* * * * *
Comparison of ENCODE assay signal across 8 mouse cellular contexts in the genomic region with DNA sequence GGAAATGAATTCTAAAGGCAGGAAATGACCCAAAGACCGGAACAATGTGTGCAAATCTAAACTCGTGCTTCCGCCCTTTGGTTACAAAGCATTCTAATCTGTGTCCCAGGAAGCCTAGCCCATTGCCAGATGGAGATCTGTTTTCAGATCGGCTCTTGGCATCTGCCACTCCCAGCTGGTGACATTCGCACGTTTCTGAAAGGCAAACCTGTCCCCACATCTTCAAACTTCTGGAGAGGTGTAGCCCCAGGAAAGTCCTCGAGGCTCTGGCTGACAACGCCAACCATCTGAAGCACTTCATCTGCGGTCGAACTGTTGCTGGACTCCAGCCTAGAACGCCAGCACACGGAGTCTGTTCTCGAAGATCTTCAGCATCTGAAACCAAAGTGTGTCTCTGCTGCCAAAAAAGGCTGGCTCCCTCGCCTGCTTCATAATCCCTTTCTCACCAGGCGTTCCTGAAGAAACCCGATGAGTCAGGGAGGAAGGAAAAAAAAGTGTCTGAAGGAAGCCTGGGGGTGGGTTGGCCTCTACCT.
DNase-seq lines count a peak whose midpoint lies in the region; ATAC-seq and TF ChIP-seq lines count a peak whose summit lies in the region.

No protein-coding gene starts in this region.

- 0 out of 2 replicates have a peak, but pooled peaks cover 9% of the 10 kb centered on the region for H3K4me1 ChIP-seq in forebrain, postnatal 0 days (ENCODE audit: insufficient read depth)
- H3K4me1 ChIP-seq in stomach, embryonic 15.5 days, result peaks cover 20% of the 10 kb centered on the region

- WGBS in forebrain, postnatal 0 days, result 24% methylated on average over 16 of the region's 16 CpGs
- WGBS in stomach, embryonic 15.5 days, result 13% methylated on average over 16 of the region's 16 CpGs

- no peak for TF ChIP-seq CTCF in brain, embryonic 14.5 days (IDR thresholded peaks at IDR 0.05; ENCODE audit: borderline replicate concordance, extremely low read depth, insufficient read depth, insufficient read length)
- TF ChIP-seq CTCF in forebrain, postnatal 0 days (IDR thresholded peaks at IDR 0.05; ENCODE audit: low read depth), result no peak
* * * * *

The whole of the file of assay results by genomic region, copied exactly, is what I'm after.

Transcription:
Comparison of ENCODE assay signal across 8 mouse cellular contexts in the genomic region with DNA sequence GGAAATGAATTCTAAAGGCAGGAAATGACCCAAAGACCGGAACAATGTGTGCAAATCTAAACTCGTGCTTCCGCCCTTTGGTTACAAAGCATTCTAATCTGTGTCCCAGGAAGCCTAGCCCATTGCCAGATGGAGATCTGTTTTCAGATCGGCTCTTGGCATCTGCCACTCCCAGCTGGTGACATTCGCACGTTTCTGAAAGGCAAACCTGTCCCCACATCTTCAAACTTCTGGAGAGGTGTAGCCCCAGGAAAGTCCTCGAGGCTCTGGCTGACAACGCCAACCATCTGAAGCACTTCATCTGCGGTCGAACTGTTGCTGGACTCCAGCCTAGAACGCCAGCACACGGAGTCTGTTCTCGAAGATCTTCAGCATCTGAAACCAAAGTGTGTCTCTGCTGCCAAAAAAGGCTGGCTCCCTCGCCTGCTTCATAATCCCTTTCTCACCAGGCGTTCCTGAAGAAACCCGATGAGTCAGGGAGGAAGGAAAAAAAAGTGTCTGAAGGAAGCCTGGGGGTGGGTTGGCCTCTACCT.
DNase-seq lines count a peak whose midpoint lies in the region; ATAC-seq and TF ChIP-seq lines count a peak whose summit lies in the region.

No protein-coding gene starts in this region.

- 0 out of 2 replicates have a peak, but pooled peaks cover 9% of the 10 kb centered on the region for H3K4me1 ChIP-seq in forebrain, postnatal 0 days (ENCODE audit: insufficient read depth)
- H3K4me1 ChIP-seq in stomach, embryonic 15.5 days, result peaks cover 20% of the 10 kb centered on the region

- WGBS in forebrain, postnatal 0 days, result 24% methylated on average over 16 of the region's 16 CpGs
- WGBS in stomach, embryonic 15.5 days, result 13% methylated on average over 16 of the region's 16 CpGs

- no peak for TF ChIP-seq CTCF in brain, embryonic 14.5 days (IDR thresholded peaks at IDR 0.05; ENCODE audit: borderline replicate concordance, extremely low read depth, insufficient read depth, insufficient read length)
- TF ChIP-seq CTCF in forebrain, postnatal 0 days (IDR thresholded peaks at IDR 0.05; ENCODE audit: low read depth), result no peak